Where South Central-born saxophonist and frequent Kendrick Lamar collaborator Terrace Martin has candidly informed NPR that, “if it wasn't for [A Tribe Called Quest’s] Midnight Marauders album, I would not be interested in jazz,” others, such as Canadian trio BadBadNotGood, see its sonic framework as simply “a tool people have used to play contemporary music.” In their case, reimagining the work of their favourite artists — such as MF Doom, Tyler, the Creator, and Earl Sweatshirt — served as a gateway to collaborative projects with Ghostface Killah and soundtracking Virgil Abloh’s debut Louis Vuitton show.
From the suburbs of Toronto to Paris Fashion Week, BBNG’s journey illustrates the path from Internet-based obscurity to sought-after creators in their own right. But for outfits such as New York’s Onyx Collective, their ties to wider culture are dyed in the wool.
Led by saxophonist Isaiah Barr and drummer Austin Williamson, the group — which can contain as many as a dozen players at full capacity — made their name through a trilogy of EPs dedicated to capturing the Lower East Suite. Fusing reverence for the city’s storied past with modern sensibility, their affiliation with streetwear stalwart Aaron Bondaroff’s Know Wave meant that, in conjunction with their 2016 debut 2nd Avenue Rundown being co-released through Supreme, they had the opportunity to form allegiances with forward-thinking artists including Nick Hakim, Princess Nokia, and Dev Hynes. Operating out of their Chinatown studio, Barr’s intentions for the group were to uncover “the cracks in what remains” and “find a space where we could create.”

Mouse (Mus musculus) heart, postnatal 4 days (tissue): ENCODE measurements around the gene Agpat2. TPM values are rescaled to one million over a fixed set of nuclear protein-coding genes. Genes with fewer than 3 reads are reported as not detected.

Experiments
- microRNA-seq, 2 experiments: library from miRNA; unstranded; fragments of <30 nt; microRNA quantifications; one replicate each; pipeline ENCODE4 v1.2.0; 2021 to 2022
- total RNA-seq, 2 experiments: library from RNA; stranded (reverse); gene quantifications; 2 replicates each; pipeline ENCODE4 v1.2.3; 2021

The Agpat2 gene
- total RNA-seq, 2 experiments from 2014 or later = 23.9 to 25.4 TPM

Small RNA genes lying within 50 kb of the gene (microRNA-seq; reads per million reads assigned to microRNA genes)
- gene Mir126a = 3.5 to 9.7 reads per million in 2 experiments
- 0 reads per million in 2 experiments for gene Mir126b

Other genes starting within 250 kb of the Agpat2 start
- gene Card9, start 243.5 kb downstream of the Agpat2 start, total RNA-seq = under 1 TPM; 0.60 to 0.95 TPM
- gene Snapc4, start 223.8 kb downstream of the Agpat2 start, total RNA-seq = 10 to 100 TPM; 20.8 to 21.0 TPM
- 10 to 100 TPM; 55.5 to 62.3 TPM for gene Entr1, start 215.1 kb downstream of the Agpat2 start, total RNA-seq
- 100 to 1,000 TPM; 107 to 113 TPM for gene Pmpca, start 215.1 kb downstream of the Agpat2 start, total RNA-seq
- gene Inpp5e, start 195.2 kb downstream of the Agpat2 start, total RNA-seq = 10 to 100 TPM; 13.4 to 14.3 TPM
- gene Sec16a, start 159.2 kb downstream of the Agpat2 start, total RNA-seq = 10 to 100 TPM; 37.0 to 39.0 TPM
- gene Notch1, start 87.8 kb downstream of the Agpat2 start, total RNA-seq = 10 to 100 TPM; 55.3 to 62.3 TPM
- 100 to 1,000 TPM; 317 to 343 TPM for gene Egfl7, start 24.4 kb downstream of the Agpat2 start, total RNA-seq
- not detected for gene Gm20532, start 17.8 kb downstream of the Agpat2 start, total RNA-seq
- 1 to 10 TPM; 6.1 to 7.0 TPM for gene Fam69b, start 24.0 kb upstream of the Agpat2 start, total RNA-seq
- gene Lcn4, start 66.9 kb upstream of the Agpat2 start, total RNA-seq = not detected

Yet where his 2017 remarks to The New York Times referenced their physical headquarters, the idea of crafting their own lane is just as applicable to their community-centric approach to crafting music, clothing capsules, and everything in-between.
“Whether it be collaborating with designers and having a musician shoot the lookbook to working with artists on the backdrop, and then trying to make that backdrop into recycled tote bags or pants, I just really want this stuff to feel alive,” he told Vogue in March of this year.
No matter if they’re reinterpreting Rodgers and Hammerstein or lending their interpretative knowhow to A$AP Rocky, Onyx are carving out an expansive legacy in much the same way that many MCs pursue a broad portfolio.
In the same vein, the multifaceted identities and DIY spirits of Onyx Collective and the like-minded group West Coast Get Down — whom founder Miles Mosley has dubbed “The Wu Tang Clan of Jazz” — mean that they more closely resemble classic rap crews than the outwardly demure jazz ensembles of old.